Key to appreciating moments of crisis is remembering that we’re all in this together as human inhabitants of planet Earth. We are members one of another, often whether we like it or not. None of us is able to stand alone and survive what ails the societies of our planet. It very well may be that Job One in dealing with the problems that beset us is to remember that our enemies as well as our friends suffer in times of calamity and violence. No one wins a war, ever. There are battlefield victors and those who have been defeated by being outgunned and/or outmaneuvered, but everyone loses something. Some lose everything – and all lose their human dignity.

Our hope in crisis is that human dignity may be restored. That takes courage and, finally, love; not the Hollywood charade but love perhaps best articulated as  the last full measure of devotion, the greater love wherein one is willing to lose one’s life for the common good. It’s the only thing that heals the broken societies of a broken world. It’s the only thing that ever has.

Our decisions in crisis will be made out of fear or by having the courage to hope and, finally, to love.

I’ve just finished the novel, All the Light We Cannot See. I’m no critic, and I’m not especially well read, but this is among the best pieces of literary fiction I have ever read. Among its many themes is the resilience of people young and old in time of total war; in this case, World War II.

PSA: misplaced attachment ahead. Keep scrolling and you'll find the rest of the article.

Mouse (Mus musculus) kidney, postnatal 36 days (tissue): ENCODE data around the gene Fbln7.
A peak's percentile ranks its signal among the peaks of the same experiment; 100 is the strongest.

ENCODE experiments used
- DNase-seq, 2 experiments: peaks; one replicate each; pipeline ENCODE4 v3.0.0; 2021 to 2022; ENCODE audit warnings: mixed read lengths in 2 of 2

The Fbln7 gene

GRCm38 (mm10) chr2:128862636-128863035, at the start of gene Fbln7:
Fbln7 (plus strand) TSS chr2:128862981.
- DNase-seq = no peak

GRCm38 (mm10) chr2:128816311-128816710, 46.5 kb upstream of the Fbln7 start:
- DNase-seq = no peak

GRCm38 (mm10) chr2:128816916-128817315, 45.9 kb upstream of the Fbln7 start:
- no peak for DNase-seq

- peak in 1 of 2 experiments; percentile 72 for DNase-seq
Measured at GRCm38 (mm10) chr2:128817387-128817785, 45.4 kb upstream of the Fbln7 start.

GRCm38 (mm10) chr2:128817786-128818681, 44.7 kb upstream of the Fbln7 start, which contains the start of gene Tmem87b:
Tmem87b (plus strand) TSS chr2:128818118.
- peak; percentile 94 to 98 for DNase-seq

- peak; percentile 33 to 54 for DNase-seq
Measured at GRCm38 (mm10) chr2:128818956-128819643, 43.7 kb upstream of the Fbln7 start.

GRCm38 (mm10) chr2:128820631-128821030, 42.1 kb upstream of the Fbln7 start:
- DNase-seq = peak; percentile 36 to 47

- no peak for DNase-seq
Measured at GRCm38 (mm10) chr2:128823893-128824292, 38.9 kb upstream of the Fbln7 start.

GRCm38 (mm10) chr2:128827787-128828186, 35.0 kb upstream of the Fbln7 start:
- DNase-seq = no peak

Andrew Doerr’s novel is not a love story with a happy ending, but it’s a true love story about people who dig deep into their souls to find courage, who endure terrible deprivation, whose lives are intricately woven with human values – not all of them noble – that ultimately inform the direction of their moral compass.

Are they ever fearful? You bet. Are they ever beset by doubt, especially about their immediate future? Yes. Do they hesitate to love and, so, to hope? No. They are bound by cords much stronger than the hatred and violence around them, even if it means giving up their lives.

Mr. Doerr’s novel ends in a kind of contemplative sadness at heartbreaking outcomes that, given the circumstances, did turn out better than might have been expected. The story ends with the fulfilling contentment that all life, especially human life, which is always dangerous and contingent, is the ultimate value and affirmation we Earthlings have to offer; and, so, ought we not offer it courageously regardless of whether we live or die?

Christian tradition affirms this as a fundamental message of Jesus – the greater love of giving up one’s life for one’s friends. (John 15.12-13) Most of the time, it doesn’t come to that; but, when it does – and this is a question Doerr asks, though not in any religious sense – will we be ready?

May we desire that we would have the courage to say yes to that moment; yes, to acknowledge our fear and face the dangerous contingencies of our existence with courage, hope and love. Perhaps that’s what it means to be fully human by becoming part of something far greater than ourselves.

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One Response to “Thanksgiving 2015: Fear, courage, hope and love”

  1. Jim Abbott said

    Wish I could share this on my Facebook page